I have heard from hither and yon that people felt that our presidential election was a choice between lesser evils. How sad and disturbing to wake up and have a lesser evil for your President elect. How sad to have members of a family or friends fighting, arguing and estranged. 

While there may not be such a thing as PESD, there certainly is PTSD, and the signs are clear: 

  • sleeplessness
  • undue tearfulness 
  • nightmares
  • intrusive memories of past traumas
  • disinterest in food or inability to eat

Women have been particularly affected. Regardless of politics, no woman has supported Trump’s vulgar and abusive treatments of women. To seat him in the highest office in the land has made many of us feel vulnerable, on an institutional and cultural level. Election is endorsement, and endorsement is usually approval, though in this election, it certainly has the feel of concession. Events of this campaign show that while our society has made great strides toward fairness and decency towards everyone including women, sexism is still alive and well.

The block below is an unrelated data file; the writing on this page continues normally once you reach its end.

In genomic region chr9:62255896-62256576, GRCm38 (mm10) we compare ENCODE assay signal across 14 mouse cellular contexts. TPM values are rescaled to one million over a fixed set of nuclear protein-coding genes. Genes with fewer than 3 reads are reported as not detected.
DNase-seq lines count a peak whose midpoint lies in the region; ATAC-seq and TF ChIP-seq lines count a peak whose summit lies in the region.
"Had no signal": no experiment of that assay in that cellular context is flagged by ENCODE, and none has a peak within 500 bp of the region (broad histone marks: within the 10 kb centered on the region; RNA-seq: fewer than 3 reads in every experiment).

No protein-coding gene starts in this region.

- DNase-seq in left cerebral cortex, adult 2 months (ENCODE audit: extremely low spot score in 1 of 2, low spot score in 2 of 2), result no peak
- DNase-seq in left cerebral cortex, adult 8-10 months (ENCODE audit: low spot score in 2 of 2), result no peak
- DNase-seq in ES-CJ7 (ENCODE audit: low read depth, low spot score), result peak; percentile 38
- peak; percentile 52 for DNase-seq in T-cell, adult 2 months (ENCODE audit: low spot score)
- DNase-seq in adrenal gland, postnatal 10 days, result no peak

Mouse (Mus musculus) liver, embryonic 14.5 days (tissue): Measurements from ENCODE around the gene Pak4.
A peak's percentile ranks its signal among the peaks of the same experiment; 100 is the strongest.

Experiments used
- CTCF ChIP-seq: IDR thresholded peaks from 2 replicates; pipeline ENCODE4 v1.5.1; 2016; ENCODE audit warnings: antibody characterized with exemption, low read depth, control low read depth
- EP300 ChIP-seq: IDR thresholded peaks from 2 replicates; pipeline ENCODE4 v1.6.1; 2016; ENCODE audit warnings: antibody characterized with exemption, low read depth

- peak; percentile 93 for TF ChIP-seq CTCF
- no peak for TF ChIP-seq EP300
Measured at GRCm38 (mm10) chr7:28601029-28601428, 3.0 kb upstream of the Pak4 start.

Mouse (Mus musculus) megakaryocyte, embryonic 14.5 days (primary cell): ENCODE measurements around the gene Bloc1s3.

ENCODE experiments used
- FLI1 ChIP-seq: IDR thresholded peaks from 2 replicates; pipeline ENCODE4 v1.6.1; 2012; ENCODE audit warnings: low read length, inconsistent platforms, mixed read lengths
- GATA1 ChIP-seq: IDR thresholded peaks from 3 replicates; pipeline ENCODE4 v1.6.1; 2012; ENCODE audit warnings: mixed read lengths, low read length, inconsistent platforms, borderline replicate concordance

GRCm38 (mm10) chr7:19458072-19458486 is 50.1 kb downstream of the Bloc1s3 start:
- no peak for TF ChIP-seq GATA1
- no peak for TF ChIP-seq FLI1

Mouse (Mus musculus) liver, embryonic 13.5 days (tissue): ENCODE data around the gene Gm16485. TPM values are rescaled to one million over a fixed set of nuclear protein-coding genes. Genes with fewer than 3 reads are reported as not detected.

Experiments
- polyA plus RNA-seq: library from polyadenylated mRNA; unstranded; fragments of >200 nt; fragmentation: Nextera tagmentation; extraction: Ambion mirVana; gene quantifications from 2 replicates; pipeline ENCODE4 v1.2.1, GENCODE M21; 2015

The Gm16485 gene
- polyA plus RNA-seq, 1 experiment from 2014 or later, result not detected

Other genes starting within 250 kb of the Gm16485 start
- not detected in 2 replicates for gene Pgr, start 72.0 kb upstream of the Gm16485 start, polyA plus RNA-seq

Today’s sexism is not as bold as it once was. Nowadays, it can be workplace bullying, or being passed up at meetings or for raises. It is unwanted subtle advances. It does not have to be “pussy” groping, though now that has officially been recategorized at the highest levels as “locker room talk”. It is being made to feel odd because you were a girl who was also a math and science nerd. 

Lucky for you, I am a math, science and numbers nerd. And I don’t feel the least bit odd. Here is what the numbers had to say, before the election even took place: 

  • 10 % of women suffer from PTSD. 
  • 31% of women suffer form an anxiety disorder
  • 12% of women suffer from depression
  • 25% of women will experience a sexual assault in their lifetime